More than Tony Soprano… 5 of James Gandolfini’s finest performances
James Gandolfini

He may have been best-known for the way he cast an Italian-American mafia boss in a whole new light throughout six seasons of The Sopranos, but James Gandolfini also delivered scene-stealing turns in a wide range of films.

Following the actor’s sad and untimely death, WOW247 looks back at five of his greatest movie performances.

James Gandolfini
[James Gandolfini as a US general in Armando Ianucci’s In the Loop]

True Romance (1993)

Gandolfini made an unforgettable early impression as brutal mob enforcer Virgil in this Tony Scott-directed, Tarantino-penned thriller.

Veering terrifyingly from silent, smiling stalker to sadistic, relentless thug, his violent confrontation with Patricia Arquette is one of the film’s most intense scenes.

Get Shorty (1995)

Showing off his comic versatility in this brilliantly funny crime caper, Gandolfini stepped into the imposing shoes of ‘Bear’ – an imposing but soft-hearted muscle-man alternating between taking care of his young daughter and carrying out jobs for a ruthless drug dealer.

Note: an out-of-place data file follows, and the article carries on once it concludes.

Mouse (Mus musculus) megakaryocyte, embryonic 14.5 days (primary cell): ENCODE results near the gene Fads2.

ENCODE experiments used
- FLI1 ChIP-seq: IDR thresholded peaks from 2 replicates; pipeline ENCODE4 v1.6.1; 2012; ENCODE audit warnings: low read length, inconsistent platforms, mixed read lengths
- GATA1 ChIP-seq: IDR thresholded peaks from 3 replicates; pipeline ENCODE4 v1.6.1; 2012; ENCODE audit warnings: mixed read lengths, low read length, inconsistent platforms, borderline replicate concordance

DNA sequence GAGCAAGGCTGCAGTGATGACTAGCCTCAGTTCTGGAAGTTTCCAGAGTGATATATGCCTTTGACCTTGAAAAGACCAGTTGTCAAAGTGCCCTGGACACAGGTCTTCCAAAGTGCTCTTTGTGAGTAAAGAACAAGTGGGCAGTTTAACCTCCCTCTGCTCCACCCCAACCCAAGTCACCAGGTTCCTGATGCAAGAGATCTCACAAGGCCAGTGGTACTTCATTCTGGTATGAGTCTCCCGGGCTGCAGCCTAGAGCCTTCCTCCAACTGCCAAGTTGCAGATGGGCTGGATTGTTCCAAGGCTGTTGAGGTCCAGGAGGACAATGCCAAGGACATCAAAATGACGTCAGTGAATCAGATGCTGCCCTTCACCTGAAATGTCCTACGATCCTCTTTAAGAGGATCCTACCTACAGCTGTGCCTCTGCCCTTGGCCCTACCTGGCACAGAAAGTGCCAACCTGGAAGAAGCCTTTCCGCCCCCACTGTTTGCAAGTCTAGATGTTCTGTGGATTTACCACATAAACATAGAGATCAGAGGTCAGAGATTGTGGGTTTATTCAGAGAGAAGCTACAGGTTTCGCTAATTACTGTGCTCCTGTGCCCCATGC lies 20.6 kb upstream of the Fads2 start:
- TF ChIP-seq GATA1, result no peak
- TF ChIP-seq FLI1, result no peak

From slapstick pratfalls to a key role in the ending’s twisty-turny shenanigans, his performance lent a sympathetic edge to what could have been ‘just another henchman’.

The Last Castle (2001)

Channeling a more odious, insecure kind of vulnerability than his role in Get Shorty, the actor’s portrayal of a bitter, controlling and vindictive military prison commandant in this underrated drama is absolutely astonishing.

Undermined by the arrival of Robert Redford’s hero convict, and a subsequent revolt against his oppressive regime, the character’s weak, petty nature and mounting sense of desperation is conveyed with utter brilliance.

In The Loop (2009)

Armando Ianucci’s Oscar-nominated satire is a thing of hilarious, foul-mouthed beauty – and Gandolfini’s peace-loving General is a vital part of the biting political chaos that unfolds.

Parodying the events leading up to the Iraq war, the movie’s finest moments see Gandolfini clashing with Peter Capaldi’s obscenity-spewing spin-doctor in a series of jaw-droppingly funny scenes. It’s verbal, theatrical fireworks of the highest order.

Where The Wild Things Are (2009)

Spike Jonze’s tender, complex and captivating adaptation of the famous children’s book is a beautiful creation – and Gandolfini’s tormented creature Carol is its emotional heart.

Shifting between rage-filled tantrums, excitable joy and heartbreaking sorrow, his monumentally powerful performance provides the film’s most moving highlights. You’d have to be made of stone not to cry at one crucial juncture.

What’s your favourite James Gandolfini character?

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